In 1928, the fertility rate of American females (aged 15 to 44) was 93.8 per 100,000. By 1931, the first year of full Great Depression and collapse, the rate had declined to 84.6. It would bottom out, unsurprisingly, around 1933 and 1935 and the end of the contraction part of the depression. But what made that economic event “great” wasn’t just that one forward piece. It was instead the fact that it lingered on and on for more than a full decade.
As such, fertility rates in America would remain subdued until the later years of WWII. It was one reason economist Alvin Hansen conjured his (incorrect) secular stagnation thesis. Without the demographic tailwind, he surmised, growth would be exceedingly difficult as a baseline matter.
But what if it was the other way around? What if growth came first and then came the babies, as they did following WWII and the restoration of economic function after sixteen years of pent up demand and persisting unwanted pessimism (plus more than a little stabilization to the global monetary system).
Fertility rates during the Baby Boomer years, defined as 1946 through 1964, were an impressive and wholly unexpected 113.4.
There are always grave social and political consequences to prolonged stagnation or depression. It goes way beyond mere statistics of output and labor utilization. The US came out of the Great Depression in many ways nothing like how it went into it. People accepted a very different form of political arrangement (New Deal, to put it simply) because the old way clearly didn’t work – even if nobody could agree what it was, exactly, that constituted the old way.
We have, of course, experienced already these social symptoms during our lost decade. The economy starting in August 2007 shrank, and never recovered. For Americans, the cost in terms of labor has been huge, some 15 or 16 million who don’t fit in the official definitions for the labor force, not because of their choice but because they linger in the slack the mainstream narrative wants to omit. Economists attempt to ignore them for their huge blot on the official record.
As a society, of course, we increasingly cannot overlook what has become perhaps the first major social disruption of the Lost Decade; the opioid crisis. As Alvin Hansen in the thirties, economists today have it backward, trying to fit the drug problem as the cause instead of the effect. They desperately want to do so because that would legitimize the unemployment rate which doesn’t include those 15 or 16 million, and therefore would explain the Lost Decade as a non-economic or non-monetary factor.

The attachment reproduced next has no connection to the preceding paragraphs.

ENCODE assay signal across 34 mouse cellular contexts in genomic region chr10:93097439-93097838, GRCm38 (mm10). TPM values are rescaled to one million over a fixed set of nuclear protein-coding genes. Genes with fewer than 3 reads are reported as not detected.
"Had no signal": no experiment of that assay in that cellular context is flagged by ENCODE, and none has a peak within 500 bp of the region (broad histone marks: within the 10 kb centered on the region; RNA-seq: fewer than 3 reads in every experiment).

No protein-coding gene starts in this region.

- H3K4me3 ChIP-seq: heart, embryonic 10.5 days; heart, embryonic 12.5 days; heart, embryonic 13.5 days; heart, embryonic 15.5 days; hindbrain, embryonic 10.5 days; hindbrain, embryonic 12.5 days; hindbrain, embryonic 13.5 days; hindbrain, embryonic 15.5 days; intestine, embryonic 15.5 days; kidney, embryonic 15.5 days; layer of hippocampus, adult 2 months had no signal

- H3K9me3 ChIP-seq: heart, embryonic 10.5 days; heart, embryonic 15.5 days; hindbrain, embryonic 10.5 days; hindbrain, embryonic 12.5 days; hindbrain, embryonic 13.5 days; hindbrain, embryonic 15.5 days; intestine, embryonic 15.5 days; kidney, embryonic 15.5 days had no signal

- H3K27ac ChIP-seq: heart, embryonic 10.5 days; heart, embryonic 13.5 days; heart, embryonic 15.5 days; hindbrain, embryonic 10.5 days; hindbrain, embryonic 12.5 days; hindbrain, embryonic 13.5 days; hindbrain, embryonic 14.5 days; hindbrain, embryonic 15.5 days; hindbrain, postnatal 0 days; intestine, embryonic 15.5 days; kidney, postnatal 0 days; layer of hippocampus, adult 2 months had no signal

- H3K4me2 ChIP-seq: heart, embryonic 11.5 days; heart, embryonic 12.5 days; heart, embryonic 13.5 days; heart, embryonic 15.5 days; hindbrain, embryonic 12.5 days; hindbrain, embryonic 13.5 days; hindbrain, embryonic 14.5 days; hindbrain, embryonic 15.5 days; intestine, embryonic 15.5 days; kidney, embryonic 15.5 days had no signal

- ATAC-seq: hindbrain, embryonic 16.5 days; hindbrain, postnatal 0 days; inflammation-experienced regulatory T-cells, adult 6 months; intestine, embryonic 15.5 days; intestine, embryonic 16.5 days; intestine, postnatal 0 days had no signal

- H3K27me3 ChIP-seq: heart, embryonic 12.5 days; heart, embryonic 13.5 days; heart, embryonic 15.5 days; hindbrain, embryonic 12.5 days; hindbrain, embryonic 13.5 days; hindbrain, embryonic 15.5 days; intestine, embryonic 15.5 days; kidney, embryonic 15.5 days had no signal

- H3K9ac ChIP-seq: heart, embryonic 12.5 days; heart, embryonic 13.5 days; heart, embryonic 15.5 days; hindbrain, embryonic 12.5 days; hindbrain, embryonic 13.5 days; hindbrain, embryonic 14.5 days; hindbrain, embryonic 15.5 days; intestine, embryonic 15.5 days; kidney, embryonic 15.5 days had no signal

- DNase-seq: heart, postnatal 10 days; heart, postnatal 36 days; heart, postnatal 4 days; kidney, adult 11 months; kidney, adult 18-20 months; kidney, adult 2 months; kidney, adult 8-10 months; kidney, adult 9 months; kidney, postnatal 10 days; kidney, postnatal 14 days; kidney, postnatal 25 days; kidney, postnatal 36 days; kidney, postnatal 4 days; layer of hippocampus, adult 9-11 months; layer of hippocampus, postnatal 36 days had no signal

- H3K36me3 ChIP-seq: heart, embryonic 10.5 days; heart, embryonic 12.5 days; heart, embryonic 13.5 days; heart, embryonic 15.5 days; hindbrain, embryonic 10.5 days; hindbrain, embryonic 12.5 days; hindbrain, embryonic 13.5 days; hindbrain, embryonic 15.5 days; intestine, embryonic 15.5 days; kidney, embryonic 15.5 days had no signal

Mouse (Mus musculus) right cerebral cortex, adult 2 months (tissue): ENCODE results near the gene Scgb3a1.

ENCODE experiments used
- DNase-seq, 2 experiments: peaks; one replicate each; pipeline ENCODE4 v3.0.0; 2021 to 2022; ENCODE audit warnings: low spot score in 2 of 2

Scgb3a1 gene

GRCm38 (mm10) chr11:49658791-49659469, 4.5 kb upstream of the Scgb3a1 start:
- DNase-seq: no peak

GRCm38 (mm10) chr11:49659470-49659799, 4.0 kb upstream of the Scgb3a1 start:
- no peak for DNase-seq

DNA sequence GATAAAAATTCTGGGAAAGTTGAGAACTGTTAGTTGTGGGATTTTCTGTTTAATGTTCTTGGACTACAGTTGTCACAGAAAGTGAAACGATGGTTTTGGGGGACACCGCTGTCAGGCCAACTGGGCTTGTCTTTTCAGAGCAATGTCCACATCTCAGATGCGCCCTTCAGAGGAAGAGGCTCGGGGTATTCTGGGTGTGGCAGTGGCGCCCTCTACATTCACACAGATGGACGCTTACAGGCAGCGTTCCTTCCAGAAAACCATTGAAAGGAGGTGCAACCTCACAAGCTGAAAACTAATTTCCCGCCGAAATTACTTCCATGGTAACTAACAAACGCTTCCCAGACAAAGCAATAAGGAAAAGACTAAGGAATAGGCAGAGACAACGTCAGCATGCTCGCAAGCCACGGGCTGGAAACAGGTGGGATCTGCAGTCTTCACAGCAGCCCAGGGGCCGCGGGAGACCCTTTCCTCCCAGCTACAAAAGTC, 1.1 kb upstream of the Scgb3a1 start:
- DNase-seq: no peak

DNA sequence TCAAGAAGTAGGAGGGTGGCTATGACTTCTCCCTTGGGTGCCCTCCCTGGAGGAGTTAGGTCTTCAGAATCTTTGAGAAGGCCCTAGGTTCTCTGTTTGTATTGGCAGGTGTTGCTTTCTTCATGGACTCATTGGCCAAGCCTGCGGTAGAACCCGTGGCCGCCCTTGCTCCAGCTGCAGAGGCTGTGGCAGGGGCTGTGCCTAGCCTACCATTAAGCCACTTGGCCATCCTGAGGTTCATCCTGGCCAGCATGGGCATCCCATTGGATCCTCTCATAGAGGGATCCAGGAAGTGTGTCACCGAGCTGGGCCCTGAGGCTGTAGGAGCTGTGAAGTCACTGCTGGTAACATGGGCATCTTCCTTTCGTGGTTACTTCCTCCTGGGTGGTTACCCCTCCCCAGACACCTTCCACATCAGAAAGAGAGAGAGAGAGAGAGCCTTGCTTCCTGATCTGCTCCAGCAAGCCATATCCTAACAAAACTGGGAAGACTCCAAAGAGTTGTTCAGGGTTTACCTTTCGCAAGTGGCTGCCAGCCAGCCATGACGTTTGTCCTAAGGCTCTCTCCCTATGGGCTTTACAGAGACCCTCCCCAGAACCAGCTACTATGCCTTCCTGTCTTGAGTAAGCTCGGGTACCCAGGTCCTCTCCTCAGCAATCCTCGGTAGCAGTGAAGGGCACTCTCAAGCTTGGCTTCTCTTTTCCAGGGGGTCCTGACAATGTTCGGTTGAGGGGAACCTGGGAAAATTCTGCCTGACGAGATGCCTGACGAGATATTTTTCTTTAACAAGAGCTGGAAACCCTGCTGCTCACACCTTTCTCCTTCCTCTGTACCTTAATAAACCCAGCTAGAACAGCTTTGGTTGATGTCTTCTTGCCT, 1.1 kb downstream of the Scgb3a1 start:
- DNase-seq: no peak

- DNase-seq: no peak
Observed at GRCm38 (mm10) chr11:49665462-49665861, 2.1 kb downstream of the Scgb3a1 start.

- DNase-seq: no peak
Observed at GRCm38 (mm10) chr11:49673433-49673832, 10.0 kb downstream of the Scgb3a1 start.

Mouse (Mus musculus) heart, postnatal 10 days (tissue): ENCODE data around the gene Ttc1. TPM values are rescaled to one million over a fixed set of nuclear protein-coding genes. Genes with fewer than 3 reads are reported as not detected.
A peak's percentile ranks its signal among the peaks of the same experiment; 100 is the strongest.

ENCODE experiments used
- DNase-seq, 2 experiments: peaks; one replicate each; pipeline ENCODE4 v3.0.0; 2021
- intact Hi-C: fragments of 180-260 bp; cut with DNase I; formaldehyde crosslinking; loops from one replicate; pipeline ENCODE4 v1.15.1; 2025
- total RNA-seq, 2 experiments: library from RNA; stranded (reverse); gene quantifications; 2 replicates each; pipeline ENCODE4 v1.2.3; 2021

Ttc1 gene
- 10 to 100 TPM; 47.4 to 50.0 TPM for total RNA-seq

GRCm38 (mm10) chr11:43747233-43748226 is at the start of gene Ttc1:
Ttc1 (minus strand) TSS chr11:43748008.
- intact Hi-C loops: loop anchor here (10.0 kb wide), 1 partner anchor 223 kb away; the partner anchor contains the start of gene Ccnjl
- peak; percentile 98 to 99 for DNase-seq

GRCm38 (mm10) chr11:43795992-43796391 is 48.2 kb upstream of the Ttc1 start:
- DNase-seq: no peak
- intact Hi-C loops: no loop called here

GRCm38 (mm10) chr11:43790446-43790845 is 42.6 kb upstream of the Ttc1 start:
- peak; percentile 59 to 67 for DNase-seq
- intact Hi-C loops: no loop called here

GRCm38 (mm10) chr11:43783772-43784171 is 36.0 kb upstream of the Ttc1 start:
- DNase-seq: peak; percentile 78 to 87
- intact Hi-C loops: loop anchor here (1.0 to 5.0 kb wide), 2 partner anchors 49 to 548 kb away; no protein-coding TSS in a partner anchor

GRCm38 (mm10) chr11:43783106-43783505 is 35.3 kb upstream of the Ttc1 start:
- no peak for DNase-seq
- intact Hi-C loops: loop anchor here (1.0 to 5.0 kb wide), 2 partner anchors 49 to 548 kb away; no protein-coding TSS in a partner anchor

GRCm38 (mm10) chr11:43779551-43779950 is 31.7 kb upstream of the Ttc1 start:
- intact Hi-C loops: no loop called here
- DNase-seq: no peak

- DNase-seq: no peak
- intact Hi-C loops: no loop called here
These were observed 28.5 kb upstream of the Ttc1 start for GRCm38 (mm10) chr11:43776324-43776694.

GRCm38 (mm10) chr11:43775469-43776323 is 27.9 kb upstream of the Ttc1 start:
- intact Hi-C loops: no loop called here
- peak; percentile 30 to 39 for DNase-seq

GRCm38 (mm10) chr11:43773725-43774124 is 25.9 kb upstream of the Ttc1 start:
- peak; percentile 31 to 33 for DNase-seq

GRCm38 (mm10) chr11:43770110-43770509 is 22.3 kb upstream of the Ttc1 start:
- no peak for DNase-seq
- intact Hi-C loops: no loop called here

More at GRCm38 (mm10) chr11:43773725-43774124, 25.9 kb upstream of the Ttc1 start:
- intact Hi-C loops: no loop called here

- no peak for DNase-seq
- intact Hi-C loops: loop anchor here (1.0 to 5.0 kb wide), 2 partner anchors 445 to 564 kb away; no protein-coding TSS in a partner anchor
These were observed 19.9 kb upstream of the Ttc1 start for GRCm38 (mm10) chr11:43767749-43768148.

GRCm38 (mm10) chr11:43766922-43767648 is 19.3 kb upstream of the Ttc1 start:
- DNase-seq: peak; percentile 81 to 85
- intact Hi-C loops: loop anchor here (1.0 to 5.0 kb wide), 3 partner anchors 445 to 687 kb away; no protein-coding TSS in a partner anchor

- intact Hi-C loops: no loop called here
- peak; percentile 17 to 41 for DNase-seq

Today, President Trump announced that he was declaring it a National Emergency. By “it” I don’t mean the economy, unfortunately, but rather the symptom drug epidemic. I can’t help but wonder if this is the wrong approach:
I don’t mean to make light of the situation because this is serious business and a national tragedy. But we are looking, as we so often do, in the wrong place for blame and therefore solution. The answer to such despair that might engender so much escapism is the satisfying hope that only economic opportunity can afford.
I firmly believe that someday there will be such growth again. I also believe that there is lingering at the contours of all this another Baby Boom should (when) it happen(s). It’s been so long that I feel it practically inevitable, an entire generation of Americans, bordering on two, who have come of age under some level of atrocious economic conditions (not quite 1930’s, but not that far off, either, as time progresses). How might they respond to what we all once took for granted?
The variables are how long it might be before we see it happen, and in what form the transformation takes. I think we all would prefer to skip repeating the first half of the 1940’s to get on with what followed (including the monetary stabilization piece). Time, however, isn’t a charitable factor when stretched out for so long. The clock, for good and bad, is ticking. There is nothing secular about that long ago stagnation, just as there isn’t about this one.